By Simit Shah
ATLANTA – Brian Oliver and Joe Hamilton own a special place in the athletic history of Georgia Tech, and as of Saturday morning, they also own degrees from the institute.
Georgia Tech President Wayne Clough commended the pair for never losing “their eye on the prize, and that is a Georgia Tech degree” during his commencement address.
They were two of several student-athletes who received their degrees Saturday at summer commencement exercises at Alexander Memorial Coliseum.
Oliver, who led the Yellow Jackets’ basketball team to an Atlantic Coast Conference championship and the Institute’s first NCAA Final Four appearance in 1990, received his bachelor of science in Building Construction. Hamilton, who quarterbacked Tech to three bowl games and a share of the 1998 ACC Championship, received his bachelor of science in History, Technology and Society.
Also participating in commencement exercises Saturday were baseball players Jon Henry Kail (Management) and Tyler Parker (Management), track and field star Lindsey Vincent (Management), and cheerleader Zach Shay (honors in Computer Science).
Track and field All-America Chaunte Howard (Economics), baseball players Brian Burks (Management) and Nick Wagner (Management), swimmers Conrad Aach (Management) and Vesna Stojanovska (Aerospace Engineering), football manager Erika Downing (Management) and football player Travis Kelly (Management) also received bachelor’s degrees following the summer semester.
Oliver, who received his bachelor of science degree in Building Construction, was a member of “Lethal Weapon 3” along with Dennis Scott and Kenny Anderson that led the Jackets to the Final Four in 1990.
Oliver was a senior that season, and the NBA beckoned soon after the season ended. He was only a few credits shy of graduating when he was drafted by the Philadelphia 76ers.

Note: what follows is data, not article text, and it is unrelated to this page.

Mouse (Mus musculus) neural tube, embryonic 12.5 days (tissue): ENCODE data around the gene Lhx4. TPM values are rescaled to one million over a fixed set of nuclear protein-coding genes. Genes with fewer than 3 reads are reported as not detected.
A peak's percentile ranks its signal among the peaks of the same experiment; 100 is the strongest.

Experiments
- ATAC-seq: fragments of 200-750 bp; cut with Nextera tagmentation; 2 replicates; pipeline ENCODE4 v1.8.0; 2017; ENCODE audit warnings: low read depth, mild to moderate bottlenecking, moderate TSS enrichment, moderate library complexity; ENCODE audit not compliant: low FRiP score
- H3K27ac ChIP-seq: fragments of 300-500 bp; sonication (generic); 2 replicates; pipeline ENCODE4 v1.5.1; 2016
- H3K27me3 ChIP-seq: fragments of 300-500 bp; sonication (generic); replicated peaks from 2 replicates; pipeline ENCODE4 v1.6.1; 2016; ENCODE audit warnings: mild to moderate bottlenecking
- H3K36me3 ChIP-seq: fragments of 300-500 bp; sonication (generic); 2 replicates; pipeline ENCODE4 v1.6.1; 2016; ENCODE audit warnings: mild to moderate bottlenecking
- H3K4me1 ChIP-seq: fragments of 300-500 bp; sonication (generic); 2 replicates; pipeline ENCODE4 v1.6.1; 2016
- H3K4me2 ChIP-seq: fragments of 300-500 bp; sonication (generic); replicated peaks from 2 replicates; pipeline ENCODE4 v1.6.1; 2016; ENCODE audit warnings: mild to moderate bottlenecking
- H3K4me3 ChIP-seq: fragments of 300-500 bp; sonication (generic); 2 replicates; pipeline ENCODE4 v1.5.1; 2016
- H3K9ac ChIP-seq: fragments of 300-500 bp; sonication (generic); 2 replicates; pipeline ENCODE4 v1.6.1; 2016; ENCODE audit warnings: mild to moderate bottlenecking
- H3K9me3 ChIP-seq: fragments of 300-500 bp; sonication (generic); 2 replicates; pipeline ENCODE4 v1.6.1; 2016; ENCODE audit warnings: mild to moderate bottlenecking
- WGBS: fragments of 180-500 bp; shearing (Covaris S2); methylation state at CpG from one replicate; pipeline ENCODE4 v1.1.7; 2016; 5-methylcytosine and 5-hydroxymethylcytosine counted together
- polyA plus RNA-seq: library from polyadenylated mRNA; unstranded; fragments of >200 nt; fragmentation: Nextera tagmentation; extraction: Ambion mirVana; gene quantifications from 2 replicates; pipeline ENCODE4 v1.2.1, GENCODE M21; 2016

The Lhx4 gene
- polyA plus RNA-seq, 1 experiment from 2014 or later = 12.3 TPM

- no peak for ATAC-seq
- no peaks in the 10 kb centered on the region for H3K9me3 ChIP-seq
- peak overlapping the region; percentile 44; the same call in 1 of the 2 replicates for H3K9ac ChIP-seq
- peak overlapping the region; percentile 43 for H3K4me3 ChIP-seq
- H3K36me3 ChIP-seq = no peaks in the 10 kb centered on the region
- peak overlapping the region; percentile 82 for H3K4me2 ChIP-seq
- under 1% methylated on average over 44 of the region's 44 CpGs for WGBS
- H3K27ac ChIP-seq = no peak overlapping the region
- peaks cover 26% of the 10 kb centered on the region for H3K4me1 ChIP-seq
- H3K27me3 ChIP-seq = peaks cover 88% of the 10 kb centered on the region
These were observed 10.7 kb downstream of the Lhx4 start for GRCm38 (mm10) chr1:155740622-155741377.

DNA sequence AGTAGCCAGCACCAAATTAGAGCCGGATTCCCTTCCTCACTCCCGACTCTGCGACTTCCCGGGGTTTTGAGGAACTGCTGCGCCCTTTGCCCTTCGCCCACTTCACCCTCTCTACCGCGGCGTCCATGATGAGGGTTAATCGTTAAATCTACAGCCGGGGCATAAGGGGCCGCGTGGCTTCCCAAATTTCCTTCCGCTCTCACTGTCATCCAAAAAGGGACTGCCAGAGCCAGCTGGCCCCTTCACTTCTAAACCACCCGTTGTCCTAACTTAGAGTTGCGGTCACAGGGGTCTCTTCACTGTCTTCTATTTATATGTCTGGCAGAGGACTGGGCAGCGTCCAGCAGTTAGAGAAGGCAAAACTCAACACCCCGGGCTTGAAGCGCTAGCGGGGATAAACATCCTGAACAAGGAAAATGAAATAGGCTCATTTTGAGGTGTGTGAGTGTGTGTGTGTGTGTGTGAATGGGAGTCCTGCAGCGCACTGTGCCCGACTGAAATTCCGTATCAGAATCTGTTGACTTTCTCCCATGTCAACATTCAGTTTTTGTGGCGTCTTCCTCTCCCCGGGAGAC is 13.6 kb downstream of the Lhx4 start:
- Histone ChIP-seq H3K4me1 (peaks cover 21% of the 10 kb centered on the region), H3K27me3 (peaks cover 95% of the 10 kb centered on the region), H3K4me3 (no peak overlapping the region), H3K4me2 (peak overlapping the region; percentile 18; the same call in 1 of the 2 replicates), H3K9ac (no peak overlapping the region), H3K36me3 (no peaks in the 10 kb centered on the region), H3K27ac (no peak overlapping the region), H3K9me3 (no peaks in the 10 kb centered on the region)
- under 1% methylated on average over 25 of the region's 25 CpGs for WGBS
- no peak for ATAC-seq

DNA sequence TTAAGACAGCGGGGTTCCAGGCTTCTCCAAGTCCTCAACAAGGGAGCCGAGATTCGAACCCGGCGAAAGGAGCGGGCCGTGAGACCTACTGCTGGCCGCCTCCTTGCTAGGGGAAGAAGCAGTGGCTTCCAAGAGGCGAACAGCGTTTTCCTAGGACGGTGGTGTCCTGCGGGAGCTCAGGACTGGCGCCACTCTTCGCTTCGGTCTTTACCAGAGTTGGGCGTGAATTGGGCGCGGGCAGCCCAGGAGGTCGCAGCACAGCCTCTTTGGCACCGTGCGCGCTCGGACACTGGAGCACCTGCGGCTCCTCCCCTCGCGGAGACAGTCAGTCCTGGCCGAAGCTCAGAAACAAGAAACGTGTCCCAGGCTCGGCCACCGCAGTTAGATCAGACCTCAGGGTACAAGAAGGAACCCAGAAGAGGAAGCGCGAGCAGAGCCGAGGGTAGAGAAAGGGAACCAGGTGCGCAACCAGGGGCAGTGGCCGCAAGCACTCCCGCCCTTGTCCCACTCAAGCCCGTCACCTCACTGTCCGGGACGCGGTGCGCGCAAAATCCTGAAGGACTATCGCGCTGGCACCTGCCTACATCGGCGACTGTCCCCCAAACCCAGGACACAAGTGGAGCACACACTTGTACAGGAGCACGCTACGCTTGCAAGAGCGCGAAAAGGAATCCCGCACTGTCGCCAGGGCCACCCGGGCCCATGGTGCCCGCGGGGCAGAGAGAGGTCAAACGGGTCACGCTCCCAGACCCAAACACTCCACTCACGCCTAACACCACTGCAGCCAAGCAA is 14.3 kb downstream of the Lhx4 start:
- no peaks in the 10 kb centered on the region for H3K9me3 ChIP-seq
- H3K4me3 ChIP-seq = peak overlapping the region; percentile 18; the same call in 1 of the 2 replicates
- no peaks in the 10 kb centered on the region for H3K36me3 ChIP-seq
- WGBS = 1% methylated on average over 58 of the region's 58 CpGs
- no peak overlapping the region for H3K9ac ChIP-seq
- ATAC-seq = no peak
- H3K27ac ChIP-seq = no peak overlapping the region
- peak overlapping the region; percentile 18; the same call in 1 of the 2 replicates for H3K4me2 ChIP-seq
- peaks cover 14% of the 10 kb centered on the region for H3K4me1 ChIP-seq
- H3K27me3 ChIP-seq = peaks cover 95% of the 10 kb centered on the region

“When I started at Georgia Tech, I had no idea I would play professional ball or make a living doing it this long,” said Oliver, a native of nearby Smyrna. “I went into building construction, because it fascinated me. I wanted to get my degree, and that was really my focus when I was in school.
“I didn’t just make a commitment to go here and play basketball,” he continued. “I came to study. I could have taken an easier degree. I remember telling people that I was going into architecture and building construction, and I remember being told that it was too demanding. I’ve always believed that if you want to accomplish something, you have to work hard and sacrifice. Bobby (Cremins) was very supportive the entire time. He never tried to sway me, and that meant a lot to me.”
After playing in the NBA with Philadelphia, Washington and Atlanta, Oliver opted to go to Europe in 1998. He first played a year in Israel and has since played mostly in Italy.
The seasons in Europe often ended after summer semesters at Tech started, and that made returning difficult for Oliver, but there was never any doubt that he’d come back.
“It was always a matter of when, not if,” he explained. “People would ask me over the years if I was going to finish, and in my mind it was already a done deal. As soon as I had the opportunity, I was going to knock it out. My parents have always stressed academics.”
Oliver was able to squeeze in one semester in 2001, and then set his sights on this summer.
“Up until now, it was still the same situation with my schedule,” he said. “Last year, (assistant basketball coach) Willie Reese mentioned that summer semester was going to start later. At that point, I started calculating in my mind to get back here if the season ended in time.”
With the scheduling conflict resolved, Oliver decided to take the entire 12 hours this summer to complete his degree, rather than the recommended six or eight hours.
“There were a lot of people that were telling me that it wasn’t a smart thing with the courses being so intense over a shorter semester, but I know myself,” he said. “I’m motivated and highly disciplined, even if I had to sacrifice my personal time, I would do that.”